Robinhood shocked investors Thursday morning when it suddenly restricted purchases of GameStop, AMC Entertainment, BlackBerry and some other volatile stocks. The shares have aroused great interest from regular investors on the Reddit forum r / WallStreetBets and other online trading communities, which is driving stock prices to astronomical heights and worrying regulators and brokerage firms
Other trading platforms, including Interactive Brokers and E-Trade, similarly blocked their customers from buying GameStop and the other “meme shares” on Thursday. But Robinhood, because of its popularity, its name and its brand as a democratizing force in the world of high finance, attracted the attention of customers and government officials to close its customers in the midst of the trade rose.
GameStop shares fell on Thursday, dropping more than 60 percent at closing time. AMC shares followed suit and lost 56 percent of their value. AMC has not fully recovered but bounced back 55 percent on Friday morning.
In a blog post Thursday afternoon, Robinhood said the decision to restrict purchases was necessary to comply with financial rules, “including SEC net capital liabilities and clearing house deposits,” which could increase in times of significant volatility. “These requirements exist to protect investors and markets and we take our responsibility to follow them seriously, even through the measures we have taken today,” the company said.
But Robinhood’s explanation of the restrictions helped critics a little. In a livestream on Twitch Thursday night, reps questioned. Alexandria Ocasio-Cortez (DN.Y.) Robinhood’s features in an extensive discussion of the power dynamics between Wall Street and the public.
“We saw no one go to jail for it,” Ocasio-Cortez said of Wall Street during the mortgage crisis. “We saw virtually no one who was responsible in any serious way.” The appearance of a populist uprising with GameStop felt like the first time anyone was held accountable, she said.
Leaders from both parties in the House and the Senate who chair committees that oversee the financial sector have promised to hold hearings on volatile trade. Among the lines will be the financial role of free trading platforms such as Robinhood and the actions of hedge funds whose short selling is at the heart of market volatility.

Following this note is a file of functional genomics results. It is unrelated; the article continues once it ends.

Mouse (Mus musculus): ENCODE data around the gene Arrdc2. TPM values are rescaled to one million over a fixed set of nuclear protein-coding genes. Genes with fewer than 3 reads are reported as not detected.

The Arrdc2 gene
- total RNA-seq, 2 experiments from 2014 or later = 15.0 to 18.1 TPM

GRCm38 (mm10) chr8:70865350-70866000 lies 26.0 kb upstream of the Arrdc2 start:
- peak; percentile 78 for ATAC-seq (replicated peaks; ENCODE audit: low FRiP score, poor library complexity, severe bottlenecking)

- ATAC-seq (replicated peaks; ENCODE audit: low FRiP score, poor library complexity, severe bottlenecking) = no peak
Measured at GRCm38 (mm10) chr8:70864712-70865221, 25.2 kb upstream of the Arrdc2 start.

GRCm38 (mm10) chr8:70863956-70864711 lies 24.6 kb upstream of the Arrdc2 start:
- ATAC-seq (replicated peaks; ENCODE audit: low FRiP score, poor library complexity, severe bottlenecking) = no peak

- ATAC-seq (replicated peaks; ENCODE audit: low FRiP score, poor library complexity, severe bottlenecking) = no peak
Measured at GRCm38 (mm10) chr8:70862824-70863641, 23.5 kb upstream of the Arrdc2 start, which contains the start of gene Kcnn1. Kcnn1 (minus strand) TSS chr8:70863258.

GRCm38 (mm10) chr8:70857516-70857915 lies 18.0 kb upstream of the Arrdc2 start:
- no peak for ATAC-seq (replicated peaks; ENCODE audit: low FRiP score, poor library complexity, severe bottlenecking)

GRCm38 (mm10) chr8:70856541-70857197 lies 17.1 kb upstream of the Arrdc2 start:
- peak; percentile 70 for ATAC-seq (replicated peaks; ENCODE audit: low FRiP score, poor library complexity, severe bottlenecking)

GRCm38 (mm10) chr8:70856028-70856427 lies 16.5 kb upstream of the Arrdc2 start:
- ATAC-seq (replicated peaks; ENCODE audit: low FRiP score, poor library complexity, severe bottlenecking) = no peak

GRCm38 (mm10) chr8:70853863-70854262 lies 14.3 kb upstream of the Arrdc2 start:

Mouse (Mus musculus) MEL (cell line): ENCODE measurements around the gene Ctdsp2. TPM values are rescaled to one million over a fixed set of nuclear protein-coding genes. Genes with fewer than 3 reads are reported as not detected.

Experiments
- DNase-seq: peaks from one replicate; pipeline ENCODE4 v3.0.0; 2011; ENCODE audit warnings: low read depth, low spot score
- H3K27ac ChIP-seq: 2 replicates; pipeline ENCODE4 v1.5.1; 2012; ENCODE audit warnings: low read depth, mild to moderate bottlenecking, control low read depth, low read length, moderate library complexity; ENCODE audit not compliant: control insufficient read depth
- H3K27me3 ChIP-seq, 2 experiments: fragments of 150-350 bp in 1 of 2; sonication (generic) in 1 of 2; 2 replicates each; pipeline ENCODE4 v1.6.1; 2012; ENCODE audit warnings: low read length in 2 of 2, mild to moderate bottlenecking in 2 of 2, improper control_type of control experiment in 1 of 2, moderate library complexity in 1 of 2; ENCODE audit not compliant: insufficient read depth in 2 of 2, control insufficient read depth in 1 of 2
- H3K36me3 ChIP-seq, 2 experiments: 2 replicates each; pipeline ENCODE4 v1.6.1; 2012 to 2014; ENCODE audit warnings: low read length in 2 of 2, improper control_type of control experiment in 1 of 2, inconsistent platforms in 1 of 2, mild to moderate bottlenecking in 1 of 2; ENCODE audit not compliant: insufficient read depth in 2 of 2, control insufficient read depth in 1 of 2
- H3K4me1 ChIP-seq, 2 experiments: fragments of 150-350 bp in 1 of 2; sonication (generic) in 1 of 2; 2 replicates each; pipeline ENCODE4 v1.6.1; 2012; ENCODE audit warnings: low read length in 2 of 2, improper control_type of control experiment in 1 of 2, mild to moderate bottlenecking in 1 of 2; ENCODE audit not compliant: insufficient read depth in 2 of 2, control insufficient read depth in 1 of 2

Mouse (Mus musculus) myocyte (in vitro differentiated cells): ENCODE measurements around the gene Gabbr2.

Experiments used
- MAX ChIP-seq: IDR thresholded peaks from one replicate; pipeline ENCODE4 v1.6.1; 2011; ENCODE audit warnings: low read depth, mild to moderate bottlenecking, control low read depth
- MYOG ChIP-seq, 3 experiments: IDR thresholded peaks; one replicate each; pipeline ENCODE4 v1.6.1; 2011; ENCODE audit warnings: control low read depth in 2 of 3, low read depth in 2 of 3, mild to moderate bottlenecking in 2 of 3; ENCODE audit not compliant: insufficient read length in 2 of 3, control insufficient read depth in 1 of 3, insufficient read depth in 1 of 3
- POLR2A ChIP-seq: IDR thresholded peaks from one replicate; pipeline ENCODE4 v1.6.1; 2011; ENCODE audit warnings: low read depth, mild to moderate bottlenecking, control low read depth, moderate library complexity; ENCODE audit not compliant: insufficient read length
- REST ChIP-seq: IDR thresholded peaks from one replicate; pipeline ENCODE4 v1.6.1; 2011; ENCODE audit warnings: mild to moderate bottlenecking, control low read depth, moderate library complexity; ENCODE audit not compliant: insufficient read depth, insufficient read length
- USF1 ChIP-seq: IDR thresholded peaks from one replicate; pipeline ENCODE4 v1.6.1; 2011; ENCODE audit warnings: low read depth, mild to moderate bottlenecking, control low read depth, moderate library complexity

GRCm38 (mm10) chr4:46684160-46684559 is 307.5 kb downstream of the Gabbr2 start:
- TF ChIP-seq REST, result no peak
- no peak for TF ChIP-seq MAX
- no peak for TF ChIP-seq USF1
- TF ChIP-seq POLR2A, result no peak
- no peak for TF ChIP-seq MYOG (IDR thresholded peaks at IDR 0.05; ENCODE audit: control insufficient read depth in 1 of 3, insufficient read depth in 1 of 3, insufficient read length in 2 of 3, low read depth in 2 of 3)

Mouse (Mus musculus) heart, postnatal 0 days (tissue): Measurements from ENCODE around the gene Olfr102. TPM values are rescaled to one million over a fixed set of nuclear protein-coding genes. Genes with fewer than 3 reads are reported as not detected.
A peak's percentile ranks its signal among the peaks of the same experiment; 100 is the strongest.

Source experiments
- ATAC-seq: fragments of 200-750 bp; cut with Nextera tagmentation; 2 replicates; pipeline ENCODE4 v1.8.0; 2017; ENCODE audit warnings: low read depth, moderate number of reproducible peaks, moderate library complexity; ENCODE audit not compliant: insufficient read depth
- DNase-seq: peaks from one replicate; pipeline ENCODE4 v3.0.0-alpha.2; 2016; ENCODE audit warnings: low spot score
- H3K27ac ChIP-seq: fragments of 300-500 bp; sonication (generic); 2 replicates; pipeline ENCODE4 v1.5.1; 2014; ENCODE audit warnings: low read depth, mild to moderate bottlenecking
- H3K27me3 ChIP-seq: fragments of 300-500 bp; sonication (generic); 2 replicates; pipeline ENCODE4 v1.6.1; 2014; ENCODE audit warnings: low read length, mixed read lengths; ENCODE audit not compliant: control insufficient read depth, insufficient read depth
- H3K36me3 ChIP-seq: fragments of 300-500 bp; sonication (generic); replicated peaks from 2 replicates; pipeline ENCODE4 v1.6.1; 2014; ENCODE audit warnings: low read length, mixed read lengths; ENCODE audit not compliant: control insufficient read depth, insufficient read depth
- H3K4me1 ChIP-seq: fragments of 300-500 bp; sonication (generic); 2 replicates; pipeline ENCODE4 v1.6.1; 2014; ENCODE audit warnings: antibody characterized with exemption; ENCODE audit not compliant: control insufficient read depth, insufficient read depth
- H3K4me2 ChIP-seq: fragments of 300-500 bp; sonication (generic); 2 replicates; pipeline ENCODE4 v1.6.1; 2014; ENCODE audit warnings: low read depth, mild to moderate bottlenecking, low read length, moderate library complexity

GameStop’s rise on Friday clashed with the wider market. The S&P 500 fell 36 points or almost 1 percent during morning trading. The Dow Jones industrial average averaged more than 300 points, or 1 percent, while the Nasdaq lost 114 points, or nearly 0.9 percent.
On Thursday, new information from the work department signaled a flagging economic recovery, marked by nearly 10 million job losses and nearly 24 million adults struggling to provide for their families. Officials said the country’s economy shrank by 3.5 percent last year as the coronavirus brutalized businesses and households, a slowdown not seen since 1946, when the government reduced wartime spending.
In a statement Friday, the heads of the Securities and Exchange Commission said that the agency “will carefully review the actions taken by regulated entities that may disadvantage investors or otherwise unnecessarily hamper their ability to trade certain securities.” The SEC went on to say that “we will act to protect retail investors when facts show abuse or manipulative trading activity that is prohibited under federal securities laws.”
More Tags We LovePreschool near me age 3 Raiders tickets cost Criminal defense attorney phoenix Can You Sue A Drunk Driver With No Insurance Home equity loans definition Top 5 Car Insurance Companies In Usa California Car Insurance Rates By Zip Code Home Insurance Offers Home school programs in tennessee Car Insurance For 1 Day Uk